At initial trials at St Mary’s, University Hospital and Royal Marsden London hospitals, it was found to be able to identify Barrett’s Oesophagus with an 85% accuracy.

Because Barrett’s itself has no identifiable symptoms some are missed until too late because they do not present until symptoms of cancer are seen.

It is not intended that the breath test is a diagnostic tool but is envisaged as a triaging tool when patients visit GPs with non specific symptoms probably associated with acid reflux, to decide who to send for endoscopy and who to just put on PPI medication.


[More about the breath test kit may be found in our Down With Acid encyclopaedia here.]



PPIs – Uses, Abuses and Misconceptions – Dr Praful Patel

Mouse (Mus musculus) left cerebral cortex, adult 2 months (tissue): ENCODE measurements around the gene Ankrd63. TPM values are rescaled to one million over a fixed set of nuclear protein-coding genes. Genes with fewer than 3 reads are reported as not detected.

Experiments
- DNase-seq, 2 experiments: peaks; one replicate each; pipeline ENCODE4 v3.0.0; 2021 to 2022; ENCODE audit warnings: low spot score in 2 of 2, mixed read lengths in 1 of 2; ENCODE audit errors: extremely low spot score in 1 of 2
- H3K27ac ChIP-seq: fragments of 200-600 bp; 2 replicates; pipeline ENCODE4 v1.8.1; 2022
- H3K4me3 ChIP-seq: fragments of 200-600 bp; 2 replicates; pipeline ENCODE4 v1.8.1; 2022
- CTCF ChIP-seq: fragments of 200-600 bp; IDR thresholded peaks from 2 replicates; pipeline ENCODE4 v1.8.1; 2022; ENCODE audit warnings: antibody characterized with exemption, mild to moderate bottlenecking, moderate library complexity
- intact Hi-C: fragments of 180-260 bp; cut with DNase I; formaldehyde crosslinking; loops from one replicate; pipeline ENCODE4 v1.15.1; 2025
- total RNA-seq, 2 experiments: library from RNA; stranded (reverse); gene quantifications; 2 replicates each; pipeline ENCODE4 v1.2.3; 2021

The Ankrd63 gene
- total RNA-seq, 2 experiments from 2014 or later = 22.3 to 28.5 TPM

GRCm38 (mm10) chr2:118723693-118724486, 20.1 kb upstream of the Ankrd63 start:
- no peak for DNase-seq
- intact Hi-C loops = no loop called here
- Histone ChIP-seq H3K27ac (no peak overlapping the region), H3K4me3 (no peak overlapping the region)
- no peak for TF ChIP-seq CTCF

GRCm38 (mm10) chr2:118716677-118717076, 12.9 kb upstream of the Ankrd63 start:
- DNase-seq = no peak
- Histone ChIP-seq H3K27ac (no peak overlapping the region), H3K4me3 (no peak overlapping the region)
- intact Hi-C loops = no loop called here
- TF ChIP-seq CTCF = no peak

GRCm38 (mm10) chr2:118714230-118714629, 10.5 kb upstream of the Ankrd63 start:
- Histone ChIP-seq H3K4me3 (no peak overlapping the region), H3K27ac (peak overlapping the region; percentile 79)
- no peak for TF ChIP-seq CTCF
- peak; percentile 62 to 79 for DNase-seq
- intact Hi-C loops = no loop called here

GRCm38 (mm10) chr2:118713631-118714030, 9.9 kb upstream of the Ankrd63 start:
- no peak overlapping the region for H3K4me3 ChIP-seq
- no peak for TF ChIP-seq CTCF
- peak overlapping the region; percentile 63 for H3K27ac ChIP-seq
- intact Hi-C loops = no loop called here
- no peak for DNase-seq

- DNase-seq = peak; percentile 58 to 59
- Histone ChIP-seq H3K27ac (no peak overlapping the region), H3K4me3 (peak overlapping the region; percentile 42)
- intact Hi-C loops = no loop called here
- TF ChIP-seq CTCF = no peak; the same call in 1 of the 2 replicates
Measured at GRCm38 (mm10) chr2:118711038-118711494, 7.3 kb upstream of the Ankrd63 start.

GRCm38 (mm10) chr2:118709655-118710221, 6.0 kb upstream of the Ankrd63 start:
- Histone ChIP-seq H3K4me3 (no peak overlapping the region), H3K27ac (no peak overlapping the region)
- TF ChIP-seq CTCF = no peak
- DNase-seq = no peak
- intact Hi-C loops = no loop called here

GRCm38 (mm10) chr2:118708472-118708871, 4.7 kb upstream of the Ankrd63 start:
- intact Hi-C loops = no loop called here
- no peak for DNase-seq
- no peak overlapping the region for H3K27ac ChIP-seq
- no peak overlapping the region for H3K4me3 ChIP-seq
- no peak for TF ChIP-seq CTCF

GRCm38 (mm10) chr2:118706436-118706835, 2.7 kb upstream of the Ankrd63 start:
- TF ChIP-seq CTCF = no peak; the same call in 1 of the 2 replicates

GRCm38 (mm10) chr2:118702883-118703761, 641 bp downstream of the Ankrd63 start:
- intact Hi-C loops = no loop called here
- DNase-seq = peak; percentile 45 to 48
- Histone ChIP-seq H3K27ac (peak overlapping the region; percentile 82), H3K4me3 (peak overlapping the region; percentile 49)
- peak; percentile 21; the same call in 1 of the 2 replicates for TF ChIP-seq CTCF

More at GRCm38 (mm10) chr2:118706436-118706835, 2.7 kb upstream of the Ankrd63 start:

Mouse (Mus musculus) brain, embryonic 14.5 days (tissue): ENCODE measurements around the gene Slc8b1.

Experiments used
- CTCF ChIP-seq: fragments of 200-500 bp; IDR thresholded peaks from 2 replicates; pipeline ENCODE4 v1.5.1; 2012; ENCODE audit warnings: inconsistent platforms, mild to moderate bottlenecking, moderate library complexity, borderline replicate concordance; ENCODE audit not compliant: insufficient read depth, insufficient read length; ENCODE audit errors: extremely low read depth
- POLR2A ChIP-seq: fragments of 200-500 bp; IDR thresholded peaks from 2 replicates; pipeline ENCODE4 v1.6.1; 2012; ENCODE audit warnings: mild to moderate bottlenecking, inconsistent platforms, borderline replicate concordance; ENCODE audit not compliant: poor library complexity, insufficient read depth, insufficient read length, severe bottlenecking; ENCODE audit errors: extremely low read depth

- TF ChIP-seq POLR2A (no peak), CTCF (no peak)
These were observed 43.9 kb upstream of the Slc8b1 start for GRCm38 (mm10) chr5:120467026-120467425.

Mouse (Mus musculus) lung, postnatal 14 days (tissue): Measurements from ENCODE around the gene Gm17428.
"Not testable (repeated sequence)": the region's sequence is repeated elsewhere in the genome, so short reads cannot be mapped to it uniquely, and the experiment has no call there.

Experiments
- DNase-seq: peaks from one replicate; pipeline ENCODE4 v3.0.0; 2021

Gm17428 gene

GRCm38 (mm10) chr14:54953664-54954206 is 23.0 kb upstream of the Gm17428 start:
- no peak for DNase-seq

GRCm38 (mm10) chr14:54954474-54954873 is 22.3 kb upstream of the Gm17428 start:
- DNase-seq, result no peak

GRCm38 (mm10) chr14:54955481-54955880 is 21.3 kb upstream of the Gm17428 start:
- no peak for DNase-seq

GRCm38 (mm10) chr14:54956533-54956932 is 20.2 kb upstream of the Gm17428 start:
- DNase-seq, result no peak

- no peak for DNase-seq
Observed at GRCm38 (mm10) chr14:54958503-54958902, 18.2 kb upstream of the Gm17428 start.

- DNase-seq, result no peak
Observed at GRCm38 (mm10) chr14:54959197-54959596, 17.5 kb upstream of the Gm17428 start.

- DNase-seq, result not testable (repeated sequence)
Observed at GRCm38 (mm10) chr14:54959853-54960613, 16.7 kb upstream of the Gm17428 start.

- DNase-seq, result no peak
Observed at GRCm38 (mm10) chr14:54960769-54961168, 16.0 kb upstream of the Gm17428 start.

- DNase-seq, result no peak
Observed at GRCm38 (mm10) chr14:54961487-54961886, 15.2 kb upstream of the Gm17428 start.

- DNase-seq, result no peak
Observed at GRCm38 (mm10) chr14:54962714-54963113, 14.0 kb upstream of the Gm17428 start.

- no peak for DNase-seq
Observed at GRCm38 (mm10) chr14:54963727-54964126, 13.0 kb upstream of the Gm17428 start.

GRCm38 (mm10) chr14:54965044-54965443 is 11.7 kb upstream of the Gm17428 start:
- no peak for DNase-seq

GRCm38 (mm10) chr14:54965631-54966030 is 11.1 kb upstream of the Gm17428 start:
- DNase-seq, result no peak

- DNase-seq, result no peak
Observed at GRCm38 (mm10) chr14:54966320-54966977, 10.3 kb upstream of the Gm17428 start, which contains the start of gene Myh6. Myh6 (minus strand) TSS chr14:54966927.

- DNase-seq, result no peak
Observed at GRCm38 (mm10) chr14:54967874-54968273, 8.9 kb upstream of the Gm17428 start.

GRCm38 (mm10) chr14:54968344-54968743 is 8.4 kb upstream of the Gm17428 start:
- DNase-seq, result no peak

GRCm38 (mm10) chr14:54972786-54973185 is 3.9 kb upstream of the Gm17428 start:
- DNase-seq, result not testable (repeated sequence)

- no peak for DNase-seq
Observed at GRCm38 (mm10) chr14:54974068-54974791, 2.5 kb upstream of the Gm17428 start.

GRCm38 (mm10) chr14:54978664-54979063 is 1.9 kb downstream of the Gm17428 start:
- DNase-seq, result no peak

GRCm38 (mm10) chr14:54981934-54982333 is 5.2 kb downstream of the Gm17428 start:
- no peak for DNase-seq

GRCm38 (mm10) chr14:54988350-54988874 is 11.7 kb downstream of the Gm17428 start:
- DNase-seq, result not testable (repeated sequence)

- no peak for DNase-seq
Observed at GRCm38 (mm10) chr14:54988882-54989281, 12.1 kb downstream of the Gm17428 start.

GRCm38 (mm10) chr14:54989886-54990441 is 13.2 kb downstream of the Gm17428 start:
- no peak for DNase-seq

The Patient Information Leaflet included within each packet of the acid suppressant medication contains a list of possible side effects. They are usually quite rare.

PPIs are mainly prescribed to heal erosive oesophagitis ulcers caused by refluxing stomach acid into the gullet but when it heals, it may recur if acid reflux persists.

They are used to treat Gastro-Oesphageal Reflux Disease (GORD), gastric ulcers and Helicobacter Pylori bacterial infection which could lead to stomach cancer.

The instructions for use also caution they may increases risk of infection (eg to c-difficile bacteria, which can cause diarrhoea), increased risk of bone fractures and osteoporosis.

However, if this is found to be a problem, supplemental calcium and Vitamin B12 may be given.